However, Jade Penetrate mainly exceeds (heh) expectations due to its three strong core mechanics, which actively encourage players to experiment, play aggressively and take risks. Bullet grazing, one of my all-time favourite SHMUP systems, powers up your super weapon and increases your score the closer you get to incoming fire, making you feel like a daredevil rather than a rabbit in the headlights. Killing enemies quickly grants you score multipliers and chains, again putting the focus on aggression, while your weapons become more powerful as you edge closer to boss enemies. It's a perfect balance of evasion and attack, a system that wouldn't feel out of place in a CAVE or Treasure shooter.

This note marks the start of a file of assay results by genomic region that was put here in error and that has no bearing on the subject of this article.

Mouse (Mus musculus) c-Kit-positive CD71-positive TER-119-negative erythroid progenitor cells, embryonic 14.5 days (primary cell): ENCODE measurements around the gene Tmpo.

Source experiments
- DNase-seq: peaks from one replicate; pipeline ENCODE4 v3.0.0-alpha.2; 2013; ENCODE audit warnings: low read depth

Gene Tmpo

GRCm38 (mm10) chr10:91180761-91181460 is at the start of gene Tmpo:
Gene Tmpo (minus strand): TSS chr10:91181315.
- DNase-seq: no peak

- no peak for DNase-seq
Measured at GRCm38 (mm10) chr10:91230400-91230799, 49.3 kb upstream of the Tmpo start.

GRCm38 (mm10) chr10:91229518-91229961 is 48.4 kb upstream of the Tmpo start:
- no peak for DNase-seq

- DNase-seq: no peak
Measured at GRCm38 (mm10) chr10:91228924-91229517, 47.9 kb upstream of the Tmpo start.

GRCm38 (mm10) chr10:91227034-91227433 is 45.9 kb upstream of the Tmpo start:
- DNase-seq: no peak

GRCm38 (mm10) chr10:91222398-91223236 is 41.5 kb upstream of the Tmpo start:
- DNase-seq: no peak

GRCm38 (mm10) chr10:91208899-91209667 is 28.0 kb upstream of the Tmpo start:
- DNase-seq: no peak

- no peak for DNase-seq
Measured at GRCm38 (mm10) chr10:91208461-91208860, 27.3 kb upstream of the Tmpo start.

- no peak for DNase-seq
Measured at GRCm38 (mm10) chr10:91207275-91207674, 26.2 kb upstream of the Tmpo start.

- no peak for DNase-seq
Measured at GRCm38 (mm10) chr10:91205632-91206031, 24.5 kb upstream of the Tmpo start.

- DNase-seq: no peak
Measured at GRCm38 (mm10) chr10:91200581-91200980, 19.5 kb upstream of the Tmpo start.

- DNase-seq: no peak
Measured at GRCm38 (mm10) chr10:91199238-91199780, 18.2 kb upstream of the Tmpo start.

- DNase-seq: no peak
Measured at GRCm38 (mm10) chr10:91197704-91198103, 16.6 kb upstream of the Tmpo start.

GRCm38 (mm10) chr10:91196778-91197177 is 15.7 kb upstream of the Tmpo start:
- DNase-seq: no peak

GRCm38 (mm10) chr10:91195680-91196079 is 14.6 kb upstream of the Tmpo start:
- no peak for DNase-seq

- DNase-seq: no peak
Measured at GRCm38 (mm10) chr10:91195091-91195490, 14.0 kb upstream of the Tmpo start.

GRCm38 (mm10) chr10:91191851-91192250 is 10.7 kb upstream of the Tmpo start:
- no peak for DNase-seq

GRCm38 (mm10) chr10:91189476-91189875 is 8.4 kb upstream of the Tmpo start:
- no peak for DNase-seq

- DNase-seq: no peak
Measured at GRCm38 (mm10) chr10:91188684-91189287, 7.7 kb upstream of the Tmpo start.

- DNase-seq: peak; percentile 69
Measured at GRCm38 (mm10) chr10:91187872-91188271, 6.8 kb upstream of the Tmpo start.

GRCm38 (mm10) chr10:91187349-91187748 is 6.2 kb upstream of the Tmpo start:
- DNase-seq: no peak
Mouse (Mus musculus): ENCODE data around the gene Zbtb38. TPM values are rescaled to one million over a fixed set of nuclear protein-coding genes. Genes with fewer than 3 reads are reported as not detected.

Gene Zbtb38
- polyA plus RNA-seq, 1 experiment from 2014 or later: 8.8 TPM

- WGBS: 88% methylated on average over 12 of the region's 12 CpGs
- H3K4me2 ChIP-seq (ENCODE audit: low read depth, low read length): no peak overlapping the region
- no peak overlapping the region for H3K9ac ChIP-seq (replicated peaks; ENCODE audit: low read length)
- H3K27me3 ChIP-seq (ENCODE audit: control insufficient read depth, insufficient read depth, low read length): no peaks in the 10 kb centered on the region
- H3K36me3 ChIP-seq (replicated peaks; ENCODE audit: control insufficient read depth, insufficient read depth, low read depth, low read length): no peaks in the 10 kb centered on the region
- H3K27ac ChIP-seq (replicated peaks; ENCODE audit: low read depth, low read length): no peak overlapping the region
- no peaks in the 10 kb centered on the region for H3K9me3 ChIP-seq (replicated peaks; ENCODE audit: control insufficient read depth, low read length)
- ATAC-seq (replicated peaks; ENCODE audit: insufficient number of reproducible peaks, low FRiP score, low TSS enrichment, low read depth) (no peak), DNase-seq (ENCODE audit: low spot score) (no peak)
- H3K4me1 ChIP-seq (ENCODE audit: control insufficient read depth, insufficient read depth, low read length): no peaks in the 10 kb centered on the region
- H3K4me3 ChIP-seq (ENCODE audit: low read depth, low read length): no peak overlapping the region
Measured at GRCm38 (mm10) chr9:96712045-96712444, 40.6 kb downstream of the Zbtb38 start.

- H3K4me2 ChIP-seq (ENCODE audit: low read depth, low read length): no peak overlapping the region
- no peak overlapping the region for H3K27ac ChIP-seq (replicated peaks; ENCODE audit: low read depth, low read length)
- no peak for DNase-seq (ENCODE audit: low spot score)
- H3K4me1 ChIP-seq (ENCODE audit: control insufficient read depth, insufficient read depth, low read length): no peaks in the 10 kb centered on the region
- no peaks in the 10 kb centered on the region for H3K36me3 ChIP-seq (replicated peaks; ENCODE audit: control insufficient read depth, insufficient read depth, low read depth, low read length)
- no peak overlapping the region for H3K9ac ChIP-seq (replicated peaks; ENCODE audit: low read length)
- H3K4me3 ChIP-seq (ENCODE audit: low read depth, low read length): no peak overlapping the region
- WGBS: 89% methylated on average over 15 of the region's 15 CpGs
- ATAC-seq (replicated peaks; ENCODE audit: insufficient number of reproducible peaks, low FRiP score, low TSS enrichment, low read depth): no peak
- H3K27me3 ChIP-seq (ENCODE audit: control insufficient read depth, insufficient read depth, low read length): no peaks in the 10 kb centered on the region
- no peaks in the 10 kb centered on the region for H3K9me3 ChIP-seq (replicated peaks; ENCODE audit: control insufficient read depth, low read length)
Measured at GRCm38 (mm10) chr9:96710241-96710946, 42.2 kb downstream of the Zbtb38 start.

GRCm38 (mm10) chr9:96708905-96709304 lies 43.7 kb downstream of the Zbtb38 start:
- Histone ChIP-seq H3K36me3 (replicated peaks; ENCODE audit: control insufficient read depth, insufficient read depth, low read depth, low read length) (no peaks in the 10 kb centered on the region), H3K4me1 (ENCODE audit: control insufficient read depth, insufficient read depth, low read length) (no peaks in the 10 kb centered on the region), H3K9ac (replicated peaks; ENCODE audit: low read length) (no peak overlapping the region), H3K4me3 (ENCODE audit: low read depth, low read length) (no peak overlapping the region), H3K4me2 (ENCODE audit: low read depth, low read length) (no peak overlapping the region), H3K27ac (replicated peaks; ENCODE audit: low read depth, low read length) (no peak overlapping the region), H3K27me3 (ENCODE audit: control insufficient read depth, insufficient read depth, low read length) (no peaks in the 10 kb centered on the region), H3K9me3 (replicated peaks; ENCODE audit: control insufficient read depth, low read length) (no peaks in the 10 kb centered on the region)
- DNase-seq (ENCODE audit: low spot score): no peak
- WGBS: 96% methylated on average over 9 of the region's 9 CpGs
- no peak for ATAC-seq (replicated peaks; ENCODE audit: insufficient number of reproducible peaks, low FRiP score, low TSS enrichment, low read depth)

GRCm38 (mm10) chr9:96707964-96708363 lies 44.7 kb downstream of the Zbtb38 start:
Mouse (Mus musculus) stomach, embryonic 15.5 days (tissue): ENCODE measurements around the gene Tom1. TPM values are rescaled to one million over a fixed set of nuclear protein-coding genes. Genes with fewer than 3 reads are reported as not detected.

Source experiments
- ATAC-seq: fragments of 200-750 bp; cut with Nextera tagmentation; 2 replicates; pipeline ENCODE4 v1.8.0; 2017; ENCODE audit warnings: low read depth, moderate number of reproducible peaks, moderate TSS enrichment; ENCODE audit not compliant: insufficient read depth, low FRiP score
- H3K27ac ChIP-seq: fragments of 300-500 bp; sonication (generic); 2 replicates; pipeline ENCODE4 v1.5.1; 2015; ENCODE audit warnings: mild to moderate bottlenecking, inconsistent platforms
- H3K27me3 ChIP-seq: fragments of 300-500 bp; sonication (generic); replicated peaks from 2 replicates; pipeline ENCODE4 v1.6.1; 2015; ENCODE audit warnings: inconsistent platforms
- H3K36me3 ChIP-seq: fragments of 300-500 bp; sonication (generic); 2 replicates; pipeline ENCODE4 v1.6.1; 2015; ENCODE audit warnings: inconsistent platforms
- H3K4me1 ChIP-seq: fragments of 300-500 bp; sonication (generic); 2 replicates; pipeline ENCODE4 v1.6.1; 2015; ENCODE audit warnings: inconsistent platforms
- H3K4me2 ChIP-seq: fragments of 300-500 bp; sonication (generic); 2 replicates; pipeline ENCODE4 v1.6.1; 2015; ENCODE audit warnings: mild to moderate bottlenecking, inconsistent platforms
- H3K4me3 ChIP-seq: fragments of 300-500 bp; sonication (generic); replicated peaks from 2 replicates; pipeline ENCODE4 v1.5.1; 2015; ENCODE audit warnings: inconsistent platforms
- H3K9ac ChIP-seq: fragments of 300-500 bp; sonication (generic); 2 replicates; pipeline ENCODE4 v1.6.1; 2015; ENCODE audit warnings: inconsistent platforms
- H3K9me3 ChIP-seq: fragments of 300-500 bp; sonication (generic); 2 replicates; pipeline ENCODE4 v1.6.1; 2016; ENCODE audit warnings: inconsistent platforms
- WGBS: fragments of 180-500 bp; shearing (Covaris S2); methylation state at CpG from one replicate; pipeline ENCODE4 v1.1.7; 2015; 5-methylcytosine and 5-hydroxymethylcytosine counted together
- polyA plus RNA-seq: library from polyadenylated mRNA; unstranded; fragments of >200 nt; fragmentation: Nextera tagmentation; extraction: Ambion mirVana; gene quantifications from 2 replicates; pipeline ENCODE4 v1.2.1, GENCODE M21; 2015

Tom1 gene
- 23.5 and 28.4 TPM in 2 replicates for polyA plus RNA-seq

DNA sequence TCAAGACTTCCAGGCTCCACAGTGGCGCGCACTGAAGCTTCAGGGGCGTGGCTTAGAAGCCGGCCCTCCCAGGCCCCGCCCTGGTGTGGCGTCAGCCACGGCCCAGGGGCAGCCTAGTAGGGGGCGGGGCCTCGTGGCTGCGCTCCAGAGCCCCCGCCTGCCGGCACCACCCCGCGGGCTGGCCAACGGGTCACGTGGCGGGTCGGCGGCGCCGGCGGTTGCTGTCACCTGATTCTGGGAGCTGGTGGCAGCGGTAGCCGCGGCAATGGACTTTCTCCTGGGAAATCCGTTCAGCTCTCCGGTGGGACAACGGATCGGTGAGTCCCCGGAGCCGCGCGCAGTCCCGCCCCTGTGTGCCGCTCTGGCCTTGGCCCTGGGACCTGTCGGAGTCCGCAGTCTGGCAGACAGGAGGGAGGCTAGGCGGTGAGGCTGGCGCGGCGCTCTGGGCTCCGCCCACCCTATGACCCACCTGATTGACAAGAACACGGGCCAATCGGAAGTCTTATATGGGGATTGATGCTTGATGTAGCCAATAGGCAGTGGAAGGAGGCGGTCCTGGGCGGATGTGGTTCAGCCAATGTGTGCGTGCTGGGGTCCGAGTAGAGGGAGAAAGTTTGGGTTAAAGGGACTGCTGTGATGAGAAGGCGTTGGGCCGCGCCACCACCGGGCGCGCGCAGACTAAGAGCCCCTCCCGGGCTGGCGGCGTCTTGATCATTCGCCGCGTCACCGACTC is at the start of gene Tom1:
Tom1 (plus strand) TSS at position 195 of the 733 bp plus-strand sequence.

Put simply, if you enjoy bullet hell shooters, Jade Penetrate deserves a place in your library.
- Vampire REX is solid
- Jade Penetrate Black Passage is absolutely exceptional
- An intriguing look into doujin development
- Gun Bullet Children is horrendous
- Only suitable for bullet hell fans
- Arguably better value to just buy Jade Penetrate seperately
The Short Version: The eXceed Collection contains a decent shooter, a sensational example of the Bullet Hell genre and the terrible original that inspired them both. It's a unique look into how doujin circles collaborate and experiment, and an entire series in a single package.
Though you might be better off just buying the superior third game, the eXceed Collection is still great value, and recommended if you're a fan of punishing bullet curtains. As much as anything, you'll appreciate how the eXquisite Jade Penetrate came about.